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Four newcomers challenge three incumbents for Carlisle school board seats

Carlisle school board candidates take turns answering questions while sitting at white tables on the Carlisle High School auditorium stage during a meet-and-greet event Thursday evening. There are four challengers and three incumbents running for three open seats.
Chris Welter
Incumbent Bill Jewell answers a question at a meet-and-greet event Thursday evening. There are four challengers and three incumbents running for three open seats.

Four outsider, conservative candidates are running for Carlisle School board seats. There was a meet-and-greet event Thursday night.

Residents of all ages sat in the Carlisle High School auditorium Thursday evening, listening to school board candidates debate mask mandates and critical race theory on the stage.

The candidate meet-and-greet event, hosted by the high school’s senior class, featured all seven candidates. They are vying for three school board seats.

There are three incumbents, Bill Jewell, Tammy Lainhart and Mollie McIntosh. The other four, Isaac Clark, Jane Fahrney, Amanda Morris and Susan Svarda, are newcomers.

The newcomers are all campaigning as conservatives and Christians with traditional values. Clark is endorsed by the statewide political group Unapologetically Constitutionally Conservative.

At the event, the candidates were given a hypothetical question about school funding: if the board were to vote against a state-approved curriculum, the district would lose $9 million in funding, which is almost half of their operating budget. How would they vote?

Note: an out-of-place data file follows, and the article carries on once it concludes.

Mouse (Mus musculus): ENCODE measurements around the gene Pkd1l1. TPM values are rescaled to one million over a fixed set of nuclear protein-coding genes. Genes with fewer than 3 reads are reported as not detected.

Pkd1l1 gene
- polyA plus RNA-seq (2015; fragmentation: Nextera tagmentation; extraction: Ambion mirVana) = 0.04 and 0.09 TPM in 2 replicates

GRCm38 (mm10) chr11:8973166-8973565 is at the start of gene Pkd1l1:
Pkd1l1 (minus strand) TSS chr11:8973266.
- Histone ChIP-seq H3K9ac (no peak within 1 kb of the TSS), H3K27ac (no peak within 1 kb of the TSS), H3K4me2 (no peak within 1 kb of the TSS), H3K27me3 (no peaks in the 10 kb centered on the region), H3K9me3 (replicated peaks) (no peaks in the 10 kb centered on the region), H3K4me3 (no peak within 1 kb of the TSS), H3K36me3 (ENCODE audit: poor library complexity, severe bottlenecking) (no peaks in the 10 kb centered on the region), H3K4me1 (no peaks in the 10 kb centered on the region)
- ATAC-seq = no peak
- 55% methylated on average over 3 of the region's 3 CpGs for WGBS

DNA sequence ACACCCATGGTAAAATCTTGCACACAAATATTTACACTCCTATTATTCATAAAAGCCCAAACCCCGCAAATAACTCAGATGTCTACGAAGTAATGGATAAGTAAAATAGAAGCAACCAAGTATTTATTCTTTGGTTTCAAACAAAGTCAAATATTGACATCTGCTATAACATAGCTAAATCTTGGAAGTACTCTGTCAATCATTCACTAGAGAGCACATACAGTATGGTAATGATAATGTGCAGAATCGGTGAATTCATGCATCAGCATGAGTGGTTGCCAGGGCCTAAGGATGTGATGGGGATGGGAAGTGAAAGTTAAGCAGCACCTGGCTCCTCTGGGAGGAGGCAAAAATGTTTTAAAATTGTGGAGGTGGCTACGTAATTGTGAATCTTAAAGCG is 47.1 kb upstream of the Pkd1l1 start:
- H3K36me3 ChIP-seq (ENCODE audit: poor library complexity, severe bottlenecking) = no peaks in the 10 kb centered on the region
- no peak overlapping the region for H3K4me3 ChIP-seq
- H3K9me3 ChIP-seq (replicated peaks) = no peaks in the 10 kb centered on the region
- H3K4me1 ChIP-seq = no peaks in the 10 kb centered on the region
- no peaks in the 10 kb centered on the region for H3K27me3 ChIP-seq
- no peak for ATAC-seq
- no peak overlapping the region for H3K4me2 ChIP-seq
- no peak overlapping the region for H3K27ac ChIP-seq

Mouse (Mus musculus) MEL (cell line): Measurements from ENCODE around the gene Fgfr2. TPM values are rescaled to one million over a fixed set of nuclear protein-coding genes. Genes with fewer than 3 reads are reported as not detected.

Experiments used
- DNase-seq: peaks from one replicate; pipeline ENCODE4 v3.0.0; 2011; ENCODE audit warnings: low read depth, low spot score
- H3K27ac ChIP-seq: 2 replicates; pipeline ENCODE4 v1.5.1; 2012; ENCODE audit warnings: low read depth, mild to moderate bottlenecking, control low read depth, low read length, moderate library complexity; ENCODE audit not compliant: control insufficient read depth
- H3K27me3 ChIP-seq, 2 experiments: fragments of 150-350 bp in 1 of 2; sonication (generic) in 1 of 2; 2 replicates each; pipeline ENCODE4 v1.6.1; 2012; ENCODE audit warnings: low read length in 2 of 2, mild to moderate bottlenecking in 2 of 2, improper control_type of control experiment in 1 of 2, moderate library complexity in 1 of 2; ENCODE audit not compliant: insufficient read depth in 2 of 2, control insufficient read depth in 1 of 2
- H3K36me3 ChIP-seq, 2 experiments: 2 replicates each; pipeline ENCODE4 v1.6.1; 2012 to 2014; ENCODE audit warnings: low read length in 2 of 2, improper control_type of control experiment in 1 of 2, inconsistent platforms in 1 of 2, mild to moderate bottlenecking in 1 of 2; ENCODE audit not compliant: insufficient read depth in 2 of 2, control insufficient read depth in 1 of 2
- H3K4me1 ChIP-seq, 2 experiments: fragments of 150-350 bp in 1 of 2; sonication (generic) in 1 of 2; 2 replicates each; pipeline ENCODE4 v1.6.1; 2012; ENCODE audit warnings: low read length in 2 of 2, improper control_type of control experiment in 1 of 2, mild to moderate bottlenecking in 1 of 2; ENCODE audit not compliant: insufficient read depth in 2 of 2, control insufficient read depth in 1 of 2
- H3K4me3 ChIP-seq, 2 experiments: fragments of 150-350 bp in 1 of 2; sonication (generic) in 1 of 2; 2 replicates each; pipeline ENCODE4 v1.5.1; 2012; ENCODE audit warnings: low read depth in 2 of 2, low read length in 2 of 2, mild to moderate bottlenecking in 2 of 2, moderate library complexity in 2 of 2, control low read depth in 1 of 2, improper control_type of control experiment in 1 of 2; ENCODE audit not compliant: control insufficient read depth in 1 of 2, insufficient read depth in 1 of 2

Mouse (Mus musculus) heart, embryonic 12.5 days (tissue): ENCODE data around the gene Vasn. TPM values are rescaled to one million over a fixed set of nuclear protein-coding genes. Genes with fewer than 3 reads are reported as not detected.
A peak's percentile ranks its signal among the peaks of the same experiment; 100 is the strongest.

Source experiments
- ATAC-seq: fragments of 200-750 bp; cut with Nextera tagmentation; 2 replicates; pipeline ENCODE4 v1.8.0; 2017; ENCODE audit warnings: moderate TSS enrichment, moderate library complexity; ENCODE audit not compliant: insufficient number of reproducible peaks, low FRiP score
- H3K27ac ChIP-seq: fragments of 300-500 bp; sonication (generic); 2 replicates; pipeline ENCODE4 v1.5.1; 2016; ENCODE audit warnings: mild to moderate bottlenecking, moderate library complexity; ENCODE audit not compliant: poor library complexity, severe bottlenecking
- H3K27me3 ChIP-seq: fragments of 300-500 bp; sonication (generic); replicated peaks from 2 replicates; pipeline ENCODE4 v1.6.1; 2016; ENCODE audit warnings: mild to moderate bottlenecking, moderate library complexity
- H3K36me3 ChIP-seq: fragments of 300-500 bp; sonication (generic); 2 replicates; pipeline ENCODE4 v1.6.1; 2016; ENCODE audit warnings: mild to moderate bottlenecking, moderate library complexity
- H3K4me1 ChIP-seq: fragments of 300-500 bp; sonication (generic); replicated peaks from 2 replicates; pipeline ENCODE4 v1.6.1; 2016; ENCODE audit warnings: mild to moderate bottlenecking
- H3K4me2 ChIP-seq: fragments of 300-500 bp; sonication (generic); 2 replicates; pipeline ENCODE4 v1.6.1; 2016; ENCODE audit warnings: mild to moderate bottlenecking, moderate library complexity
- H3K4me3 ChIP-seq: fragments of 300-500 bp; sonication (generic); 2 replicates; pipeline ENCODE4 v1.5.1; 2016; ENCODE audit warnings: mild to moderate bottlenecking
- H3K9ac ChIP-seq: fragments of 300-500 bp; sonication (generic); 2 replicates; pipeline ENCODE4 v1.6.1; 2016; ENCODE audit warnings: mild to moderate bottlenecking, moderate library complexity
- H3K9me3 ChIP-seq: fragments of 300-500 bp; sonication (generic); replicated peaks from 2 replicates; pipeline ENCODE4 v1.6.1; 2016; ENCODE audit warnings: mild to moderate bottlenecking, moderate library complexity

Svarda and Fahrney advocated for fighting the funding cuts at the statehouse.

“At what point do we give up these freedoms? So I think the whole problem is the way the system is set up,” Svarda said. “I know we know we've become dependent on that money.

However, McIntosh, who’s served on the board since 2017, said a $9 million loss would mean cutting valuable electives and after-school activities.

“I don't know how we could honestly function with that much of a deficit,” McIntosh said. “It would be a detriment to our students. That’s where it's going to hurt.”

None of the challengers have formal backgrounds in education. Fahrney describes herself as a “professional grandma,” while 21-year-old Clark points to his young age as a way to connect with students. Morris is a local nurse practitioner and Svarda works in sales.

Incumbents Jewell and Lainhart said their experience in education sets them apart from the others.

“I've been on the board for 12 years,” Jewell said. “I've negotiated four contracts with our union, with the teachers union. I trust what they say and they trust the negotiating team.”

Election day is November 2. For more information on where and how to vote, visit your local county’s board of elections website.

Mawa Iqbal is a reporter for WYSO. Before coming to WYSO, she interned at Kansas City PBS's digital magazine, Flatland. There, her reporting focused on higher education and immigrant communities in the Kansas City area. She studied radio journalism at Mizzou, where she also worked for their local NPR-affiliate station as a reporter.